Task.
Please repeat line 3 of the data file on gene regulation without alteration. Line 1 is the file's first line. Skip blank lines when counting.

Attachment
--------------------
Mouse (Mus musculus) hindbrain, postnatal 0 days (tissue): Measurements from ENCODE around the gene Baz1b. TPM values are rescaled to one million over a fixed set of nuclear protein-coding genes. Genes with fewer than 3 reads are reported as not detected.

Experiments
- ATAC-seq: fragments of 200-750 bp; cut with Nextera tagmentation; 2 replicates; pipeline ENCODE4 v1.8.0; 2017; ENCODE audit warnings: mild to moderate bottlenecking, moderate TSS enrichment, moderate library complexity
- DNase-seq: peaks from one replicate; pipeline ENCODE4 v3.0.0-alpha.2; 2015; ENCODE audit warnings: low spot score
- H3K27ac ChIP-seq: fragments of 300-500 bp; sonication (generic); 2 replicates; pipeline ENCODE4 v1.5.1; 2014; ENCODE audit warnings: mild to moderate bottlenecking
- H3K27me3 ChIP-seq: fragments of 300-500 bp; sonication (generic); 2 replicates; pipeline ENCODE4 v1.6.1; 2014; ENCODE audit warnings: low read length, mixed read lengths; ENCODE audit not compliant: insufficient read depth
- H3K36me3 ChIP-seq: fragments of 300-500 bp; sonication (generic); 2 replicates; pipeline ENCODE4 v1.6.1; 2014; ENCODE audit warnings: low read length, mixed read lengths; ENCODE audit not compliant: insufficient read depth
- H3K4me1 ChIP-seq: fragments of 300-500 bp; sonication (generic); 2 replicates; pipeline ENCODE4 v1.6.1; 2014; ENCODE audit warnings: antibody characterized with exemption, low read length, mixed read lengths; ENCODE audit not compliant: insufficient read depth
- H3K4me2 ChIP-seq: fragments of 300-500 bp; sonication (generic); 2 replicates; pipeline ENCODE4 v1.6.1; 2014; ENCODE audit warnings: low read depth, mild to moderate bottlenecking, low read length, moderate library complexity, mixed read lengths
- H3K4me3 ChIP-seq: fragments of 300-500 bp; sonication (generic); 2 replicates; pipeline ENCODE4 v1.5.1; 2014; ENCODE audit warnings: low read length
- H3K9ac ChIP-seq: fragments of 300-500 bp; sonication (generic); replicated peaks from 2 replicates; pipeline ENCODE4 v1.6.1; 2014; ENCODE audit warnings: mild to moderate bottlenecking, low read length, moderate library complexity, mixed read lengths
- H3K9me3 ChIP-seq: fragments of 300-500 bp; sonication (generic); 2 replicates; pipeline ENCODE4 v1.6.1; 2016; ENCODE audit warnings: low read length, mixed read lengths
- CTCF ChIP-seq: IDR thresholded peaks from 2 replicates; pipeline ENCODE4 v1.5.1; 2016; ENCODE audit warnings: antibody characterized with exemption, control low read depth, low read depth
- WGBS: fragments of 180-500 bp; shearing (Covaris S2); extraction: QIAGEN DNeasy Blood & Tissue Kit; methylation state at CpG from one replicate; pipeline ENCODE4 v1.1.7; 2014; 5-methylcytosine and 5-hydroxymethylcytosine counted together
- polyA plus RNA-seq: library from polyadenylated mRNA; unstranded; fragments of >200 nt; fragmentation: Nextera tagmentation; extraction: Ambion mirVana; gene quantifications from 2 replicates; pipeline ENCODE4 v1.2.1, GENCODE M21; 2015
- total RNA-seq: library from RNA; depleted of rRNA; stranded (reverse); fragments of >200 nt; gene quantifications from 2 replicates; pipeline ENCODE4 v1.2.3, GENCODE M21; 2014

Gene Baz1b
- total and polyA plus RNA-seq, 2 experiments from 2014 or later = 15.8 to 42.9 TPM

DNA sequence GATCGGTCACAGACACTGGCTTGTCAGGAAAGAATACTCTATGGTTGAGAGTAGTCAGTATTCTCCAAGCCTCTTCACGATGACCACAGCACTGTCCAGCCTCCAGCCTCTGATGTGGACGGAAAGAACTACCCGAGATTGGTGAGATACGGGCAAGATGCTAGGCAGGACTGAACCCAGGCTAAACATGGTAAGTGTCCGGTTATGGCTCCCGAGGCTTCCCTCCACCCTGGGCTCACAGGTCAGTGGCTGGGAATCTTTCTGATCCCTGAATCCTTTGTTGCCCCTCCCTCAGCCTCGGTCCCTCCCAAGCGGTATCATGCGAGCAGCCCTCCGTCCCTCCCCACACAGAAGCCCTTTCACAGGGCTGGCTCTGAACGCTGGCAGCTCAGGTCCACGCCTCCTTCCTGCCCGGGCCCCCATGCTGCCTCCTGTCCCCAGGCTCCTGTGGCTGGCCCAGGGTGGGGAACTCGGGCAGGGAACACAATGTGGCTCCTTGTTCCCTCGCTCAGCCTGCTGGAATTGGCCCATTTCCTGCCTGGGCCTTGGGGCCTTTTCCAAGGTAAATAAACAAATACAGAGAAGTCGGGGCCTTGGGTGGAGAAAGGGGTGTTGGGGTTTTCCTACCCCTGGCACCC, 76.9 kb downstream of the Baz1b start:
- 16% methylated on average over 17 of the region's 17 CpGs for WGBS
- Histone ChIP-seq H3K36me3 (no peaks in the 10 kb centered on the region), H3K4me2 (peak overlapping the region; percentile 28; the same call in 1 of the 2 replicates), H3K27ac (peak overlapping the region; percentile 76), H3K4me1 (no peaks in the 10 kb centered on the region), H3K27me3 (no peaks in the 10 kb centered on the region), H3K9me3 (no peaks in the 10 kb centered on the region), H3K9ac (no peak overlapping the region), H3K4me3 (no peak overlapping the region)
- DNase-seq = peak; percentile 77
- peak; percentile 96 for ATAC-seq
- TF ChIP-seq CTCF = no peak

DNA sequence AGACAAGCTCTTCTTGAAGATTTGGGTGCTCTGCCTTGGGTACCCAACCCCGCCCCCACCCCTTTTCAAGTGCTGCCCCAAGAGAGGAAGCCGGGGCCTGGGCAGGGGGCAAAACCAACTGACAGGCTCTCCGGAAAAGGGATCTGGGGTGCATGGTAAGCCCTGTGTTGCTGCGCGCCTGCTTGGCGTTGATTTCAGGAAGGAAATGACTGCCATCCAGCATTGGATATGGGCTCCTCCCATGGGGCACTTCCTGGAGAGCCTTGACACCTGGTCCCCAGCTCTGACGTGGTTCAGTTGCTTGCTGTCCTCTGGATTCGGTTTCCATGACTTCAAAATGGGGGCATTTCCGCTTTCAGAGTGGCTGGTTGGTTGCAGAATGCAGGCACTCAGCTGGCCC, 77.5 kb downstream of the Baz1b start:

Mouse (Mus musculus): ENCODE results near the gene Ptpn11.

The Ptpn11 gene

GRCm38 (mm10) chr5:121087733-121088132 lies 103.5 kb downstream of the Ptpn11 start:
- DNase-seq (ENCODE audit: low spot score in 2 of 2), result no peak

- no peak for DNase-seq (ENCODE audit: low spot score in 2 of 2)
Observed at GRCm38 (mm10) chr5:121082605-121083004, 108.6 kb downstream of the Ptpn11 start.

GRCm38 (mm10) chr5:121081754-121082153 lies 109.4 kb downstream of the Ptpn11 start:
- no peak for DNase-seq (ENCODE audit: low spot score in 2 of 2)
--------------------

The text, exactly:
- ATAC-seq: fragments of 200-750 bp; cut with Nextera tagmentation; 2 replicates; pipeline ENCODE4 v1.8.0; 2017; ENCODE audit warnings: mild to moderate bottlenecking, moderate TSS enrichment, moderate library complexity